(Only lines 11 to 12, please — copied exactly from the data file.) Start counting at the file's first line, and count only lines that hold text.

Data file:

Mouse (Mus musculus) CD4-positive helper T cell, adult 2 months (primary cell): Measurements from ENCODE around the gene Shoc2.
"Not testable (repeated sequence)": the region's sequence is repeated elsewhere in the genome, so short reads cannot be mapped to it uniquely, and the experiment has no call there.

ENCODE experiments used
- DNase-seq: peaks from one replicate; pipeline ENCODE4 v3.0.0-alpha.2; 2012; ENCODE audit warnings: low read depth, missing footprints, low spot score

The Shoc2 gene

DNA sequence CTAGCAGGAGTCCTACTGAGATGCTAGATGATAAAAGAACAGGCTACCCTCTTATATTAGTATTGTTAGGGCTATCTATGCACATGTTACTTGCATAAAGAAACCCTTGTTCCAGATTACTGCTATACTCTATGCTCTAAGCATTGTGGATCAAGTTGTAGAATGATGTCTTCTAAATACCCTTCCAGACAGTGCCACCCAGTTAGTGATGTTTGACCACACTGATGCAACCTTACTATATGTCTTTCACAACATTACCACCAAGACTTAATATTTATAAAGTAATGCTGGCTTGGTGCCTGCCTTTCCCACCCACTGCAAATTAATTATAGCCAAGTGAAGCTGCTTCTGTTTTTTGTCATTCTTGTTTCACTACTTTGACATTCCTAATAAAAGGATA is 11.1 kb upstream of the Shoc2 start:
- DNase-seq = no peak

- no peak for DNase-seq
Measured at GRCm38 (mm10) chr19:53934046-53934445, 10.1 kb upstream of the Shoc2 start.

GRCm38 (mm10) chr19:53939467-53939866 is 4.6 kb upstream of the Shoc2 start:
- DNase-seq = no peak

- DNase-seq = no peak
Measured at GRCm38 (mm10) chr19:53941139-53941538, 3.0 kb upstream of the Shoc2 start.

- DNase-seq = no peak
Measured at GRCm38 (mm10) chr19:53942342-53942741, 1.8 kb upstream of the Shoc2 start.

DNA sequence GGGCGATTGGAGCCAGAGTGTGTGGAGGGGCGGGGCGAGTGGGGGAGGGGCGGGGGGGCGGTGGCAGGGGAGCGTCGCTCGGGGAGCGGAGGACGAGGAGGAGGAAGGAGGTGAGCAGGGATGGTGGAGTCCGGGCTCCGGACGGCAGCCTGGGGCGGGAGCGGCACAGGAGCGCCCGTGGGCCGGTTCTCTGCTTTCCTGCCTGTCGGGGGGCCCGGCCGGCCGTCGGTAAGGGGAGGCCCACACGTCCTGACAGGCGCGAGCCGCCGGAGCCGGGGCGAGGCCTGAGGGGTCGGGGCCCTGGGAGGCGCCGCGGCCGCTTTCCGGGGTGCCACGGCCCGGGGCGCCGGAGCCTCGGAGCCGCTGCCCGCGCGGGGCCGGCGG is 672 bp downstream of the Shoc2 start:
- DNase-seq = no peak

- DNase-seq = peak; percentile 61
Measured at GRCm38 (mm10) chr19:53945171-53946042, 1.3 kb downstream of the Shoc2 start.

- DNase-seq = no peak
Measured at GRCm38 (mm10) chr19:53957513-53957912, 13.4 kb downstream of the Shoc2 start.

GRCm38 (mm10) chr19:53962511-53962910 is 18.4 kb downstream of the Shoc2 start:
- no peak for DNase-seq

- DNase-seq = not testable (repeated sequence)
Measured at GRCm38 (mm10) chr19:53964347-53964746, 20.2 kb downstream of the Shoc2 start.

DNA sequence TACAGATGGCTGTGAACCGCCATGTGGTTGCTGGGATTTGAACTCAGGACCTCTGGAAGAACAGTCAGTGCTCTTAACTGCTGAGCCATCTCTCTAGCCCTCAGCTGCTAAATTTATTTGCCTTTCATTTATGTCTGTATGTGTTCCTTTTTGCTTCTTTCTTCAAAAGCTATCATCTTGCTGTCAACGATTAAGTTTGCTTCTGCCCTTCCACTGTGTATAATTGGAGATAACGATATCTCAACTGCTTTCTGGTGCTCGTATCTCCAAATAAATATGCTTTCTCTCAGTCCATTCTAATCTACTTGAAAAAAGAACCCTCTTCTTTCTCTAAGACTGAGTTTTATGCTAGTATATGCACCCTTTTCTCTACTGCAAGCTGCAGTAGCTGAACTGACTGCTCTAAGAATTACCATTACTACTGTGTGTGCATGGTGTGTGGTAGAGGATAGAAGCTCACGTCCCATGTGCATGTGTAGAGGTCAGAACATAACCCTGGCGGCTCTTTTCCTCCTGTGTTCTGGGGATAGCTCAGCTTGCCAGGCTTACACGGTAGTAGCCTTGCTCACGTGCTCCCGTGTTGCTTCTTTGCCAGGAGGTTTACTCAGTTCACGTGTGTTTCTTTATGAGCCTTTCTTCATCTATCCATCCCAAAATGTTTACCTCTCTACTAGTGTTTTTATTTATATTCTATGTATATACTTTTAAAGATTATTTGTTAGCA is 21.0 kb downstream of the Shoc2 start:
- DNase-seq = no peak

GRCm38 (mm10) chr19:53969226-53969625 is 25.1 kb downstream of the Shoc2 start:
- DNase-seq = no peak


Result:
- DNase-seq = no peak

- DNase-seq = no peak